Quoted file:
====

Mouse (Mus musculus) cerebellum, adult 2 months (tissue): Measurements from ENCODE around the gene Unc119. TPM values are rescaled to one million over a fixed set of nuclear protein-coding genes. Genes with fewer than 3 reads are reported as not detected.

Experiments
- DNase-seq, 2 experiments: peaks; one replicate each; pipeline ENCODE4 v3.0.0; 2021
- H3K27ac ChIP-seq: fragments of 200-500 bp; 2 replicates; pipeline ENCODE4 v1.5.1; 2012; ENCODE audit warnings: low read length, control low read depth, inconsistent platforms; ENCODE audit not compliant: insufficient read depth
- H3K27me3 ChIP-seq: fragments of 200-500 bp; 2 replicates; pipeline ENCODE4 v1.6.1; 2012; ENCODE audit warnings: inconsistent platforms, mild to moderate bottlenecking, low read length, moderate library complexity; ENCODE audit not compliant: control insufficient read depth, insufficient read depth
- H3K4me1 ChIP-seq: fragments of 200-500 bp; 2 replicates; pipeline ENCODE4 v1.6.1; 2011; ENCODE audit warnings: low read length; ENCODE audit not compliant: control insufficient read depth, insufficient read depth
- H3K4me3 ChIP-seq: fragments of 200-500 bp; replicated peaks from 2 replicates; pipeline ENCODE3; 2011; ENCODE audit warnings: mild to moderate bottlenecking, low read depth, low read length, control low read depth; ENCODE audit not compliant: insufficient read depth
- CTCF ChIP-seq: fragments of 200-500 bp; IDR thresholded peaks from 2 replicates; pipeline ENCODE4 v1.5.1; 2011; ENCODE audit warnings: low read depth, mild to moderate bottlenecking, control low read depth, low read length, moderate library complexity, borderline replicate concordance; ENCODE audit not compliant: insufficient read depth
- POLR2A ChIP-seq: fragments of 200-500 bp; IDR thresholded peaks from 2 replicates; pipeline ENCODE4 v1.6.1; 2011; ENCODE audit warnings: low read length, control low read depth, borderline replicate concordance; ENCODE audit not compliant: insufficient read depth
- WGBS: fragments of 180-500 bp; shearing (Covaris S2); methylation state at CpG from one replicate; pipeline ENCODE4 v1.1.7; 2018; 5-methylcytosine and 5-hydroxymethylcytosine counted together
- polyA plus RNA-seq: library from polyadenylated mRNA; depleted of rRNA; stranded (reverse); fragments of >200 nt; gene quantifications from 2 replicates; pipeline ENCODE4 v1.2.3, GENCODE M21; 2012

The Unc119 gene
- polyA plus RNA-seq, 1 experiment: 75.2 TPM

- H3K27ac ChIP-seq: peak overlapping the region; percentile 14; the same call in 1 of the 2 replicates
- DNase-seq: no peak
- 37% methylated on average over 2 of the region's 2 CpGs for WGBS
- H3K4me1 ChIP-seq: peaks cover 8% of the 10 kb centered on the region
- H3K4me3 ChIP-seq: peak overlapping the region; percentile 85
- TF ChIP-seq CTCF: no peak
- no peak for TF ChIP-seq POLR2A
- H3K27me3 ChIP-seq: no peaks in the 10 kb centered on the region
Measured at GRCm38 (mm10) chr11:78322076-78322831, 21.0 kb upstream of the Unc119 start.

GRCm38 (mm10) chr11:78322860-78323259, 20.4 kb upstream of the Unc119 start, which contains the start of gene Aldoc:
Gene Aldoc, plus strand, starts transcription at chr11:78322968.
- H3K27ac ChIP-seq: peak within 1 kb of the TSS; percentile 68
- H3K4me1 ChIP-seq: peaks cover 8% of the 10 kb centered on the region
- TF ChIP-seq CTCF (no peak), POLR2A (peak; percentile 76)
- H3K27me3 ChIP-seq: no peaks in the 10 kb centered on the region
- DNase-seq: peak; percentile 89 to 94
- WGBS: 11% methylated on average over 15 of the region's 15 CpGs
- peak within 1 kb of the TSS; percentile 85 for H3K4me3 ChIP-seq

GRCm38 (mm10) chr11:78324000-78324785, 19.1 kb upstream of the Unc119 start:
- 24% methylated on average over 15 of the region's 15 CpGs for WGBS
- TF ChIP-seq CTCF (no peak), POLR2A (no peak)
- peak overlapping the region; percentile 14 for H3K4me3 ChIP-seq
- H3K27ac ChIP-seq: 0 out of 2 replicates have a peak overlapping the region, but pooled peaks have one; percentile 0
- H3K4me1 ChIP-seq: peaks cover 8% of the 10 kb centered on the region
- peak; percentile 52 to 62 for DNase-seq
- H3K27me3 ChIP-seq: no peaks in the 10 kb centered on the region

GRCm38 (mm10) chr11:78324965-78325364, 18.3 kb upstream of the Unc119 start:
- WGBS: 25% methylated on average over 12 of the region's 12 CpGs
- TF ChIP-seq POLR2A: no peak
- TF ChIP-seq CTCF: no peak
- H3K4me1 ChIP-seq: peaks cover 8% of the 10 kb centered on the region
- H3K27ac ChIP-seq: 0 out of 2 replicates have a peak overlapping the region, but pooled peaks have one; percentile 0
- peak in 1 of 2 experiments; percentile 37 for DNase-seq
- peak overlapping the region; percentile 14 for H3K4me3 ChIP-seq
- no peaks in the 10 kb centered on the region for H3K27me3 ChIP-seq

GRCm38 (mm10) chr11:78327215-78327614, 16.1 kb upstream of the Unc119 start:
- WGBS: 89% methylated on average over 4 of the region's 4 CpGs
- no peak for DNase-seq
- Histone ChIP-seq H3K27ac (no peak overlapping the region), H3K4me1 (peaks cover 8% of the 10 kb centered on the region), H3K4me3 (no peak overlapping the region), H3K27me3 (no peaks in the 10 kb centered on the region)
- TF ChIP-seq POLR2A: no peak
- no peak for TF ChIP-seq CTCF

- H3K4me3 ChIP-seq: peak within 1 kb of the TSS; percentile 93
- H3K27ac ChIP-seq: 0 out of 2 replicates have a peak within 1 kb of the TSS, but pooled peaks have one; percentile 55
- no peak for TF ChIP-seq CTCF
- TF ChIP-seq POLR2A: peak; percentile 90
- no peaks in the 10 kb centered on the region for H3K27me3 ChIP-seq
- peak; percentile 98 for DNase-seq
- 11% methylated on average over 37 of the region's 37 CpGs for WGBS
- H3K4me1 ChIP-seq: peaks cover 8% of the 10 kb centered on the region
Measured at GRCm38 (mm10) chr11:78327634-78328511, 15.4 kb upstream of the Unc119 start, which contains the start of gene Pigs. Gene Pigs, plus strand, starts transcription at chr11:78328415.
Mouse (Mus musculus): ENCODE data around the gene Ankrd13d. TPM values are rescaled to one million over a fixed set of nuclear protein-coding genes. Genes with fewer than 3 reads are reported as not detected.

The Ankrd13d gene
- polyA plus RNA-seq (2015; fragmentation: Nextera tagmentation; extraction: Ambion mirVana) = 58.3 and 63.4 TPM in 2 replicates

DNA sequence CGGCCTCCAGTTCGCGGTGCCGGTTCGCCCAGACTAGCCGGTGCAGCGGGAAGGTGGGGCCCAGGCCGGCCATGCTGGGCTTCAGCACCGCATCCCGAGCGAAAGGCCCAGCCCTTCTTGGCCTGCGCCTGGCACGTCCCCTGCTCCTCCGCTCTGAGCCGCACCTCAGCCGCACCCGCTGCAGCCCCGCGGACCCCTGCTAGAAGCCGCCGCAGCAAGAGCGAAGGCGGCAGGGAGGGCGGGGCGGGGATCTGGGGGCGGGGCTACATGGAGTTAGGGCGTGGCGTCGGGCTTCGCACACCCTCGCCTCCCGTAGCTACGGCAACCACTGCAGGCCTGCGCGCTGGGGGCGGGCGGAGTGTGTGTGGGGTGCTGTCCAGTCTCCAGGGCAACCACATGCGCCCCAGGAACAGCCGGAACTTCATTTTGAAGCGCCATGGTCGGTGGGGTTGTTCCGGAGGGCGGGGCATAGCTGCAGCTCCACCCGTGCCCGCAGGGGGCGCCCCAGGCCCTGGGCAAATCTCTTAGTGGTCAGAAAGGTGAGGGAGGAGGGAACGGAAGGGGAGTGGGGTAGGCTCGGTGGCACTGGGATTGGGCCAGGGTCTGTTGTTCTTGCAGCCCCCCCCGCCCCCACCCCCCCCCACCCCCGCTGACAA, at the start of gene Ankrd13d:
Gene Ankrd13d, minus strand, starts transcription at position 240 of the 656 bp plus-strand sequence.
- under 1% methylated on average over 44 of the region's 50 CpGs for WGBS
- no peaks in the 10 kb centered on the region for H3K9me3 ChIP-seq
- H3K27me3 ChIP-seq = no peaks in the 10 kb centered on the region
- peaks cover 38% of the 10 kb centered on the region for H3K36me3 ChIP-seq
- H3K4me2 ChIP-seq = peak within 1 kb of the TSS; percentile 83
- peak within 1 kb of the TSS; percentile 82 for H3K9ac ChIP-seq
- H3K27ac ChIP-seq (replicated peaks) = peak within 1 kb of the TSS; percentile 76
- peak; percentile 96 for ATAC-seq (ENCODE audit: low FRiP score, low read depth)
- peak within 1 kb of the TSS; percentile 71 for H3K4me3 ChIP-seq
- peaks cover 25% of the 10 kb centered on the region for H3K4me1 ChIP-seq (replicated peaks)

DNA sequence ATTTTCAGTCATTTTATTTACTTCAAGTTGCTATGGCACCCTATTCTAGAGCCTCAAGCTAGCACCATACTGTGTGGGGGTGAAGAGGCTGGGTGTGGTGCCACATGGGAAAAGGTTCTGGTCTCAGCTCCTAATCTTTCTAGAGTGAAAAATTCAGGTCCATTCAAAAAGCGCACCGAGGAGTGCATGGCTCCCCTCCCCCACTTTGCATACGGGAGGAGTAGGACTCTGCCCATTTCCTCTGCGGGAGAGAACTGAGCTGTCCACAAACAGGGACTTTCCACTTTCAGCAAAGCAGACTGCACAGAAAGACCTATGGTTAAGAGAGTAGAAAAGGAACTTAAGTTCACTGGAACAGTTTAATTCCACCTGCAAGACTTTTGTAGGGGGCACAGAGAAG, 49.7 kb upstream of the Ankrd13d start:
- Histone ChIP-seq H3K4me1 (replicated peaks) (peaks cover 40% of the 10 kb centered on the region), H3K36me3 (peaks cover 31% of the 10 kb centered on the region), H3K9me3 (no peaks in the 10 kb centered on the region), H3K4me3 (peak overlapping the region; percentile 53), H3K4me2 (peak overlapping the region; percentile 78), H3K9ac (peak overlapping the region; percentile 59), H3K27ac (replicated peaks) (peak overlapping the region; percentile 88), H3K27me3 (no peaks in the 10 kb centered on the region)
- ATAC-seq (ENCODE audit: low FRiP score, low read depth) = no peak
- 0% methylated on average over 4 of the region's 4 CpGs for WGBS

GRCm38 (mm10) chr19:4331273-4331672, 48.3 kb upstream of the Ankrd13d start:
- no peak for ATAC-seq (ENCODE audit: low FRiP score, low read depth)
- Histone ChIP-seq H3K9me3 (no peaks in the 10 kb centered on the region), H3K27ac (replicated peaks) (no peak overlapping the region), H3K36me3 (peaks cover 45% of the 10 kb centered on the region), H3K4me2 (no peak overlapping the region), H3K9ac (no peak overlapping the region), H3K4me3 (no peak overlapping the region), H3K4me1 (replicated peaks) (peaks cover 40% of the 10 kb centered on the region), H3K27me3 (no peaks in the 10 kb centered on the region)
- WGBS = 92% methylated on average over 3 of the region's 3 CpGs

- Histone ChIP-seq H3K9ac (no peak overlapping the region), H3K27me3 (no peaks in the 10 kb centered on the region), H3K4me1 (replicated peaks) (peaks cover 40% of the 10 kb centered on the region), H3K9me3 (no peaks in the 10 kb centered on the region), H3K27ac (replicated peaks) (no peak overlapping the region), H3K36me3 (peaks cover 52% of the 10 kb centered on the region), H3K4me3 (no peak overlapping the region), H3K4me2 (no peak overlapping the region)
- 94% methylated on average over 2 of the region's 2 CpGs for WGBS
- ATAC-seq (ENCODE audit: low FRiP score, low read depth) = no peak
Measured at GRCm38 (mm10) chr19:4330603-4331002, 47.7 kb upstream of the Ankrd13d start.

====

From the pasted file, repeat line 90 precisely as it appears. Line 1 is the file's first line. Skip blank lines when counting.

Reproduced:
Measured at GRCm38 (mm10) chr19:4330603-4331002, 47.7 kb upstream of the Ankrd13d start.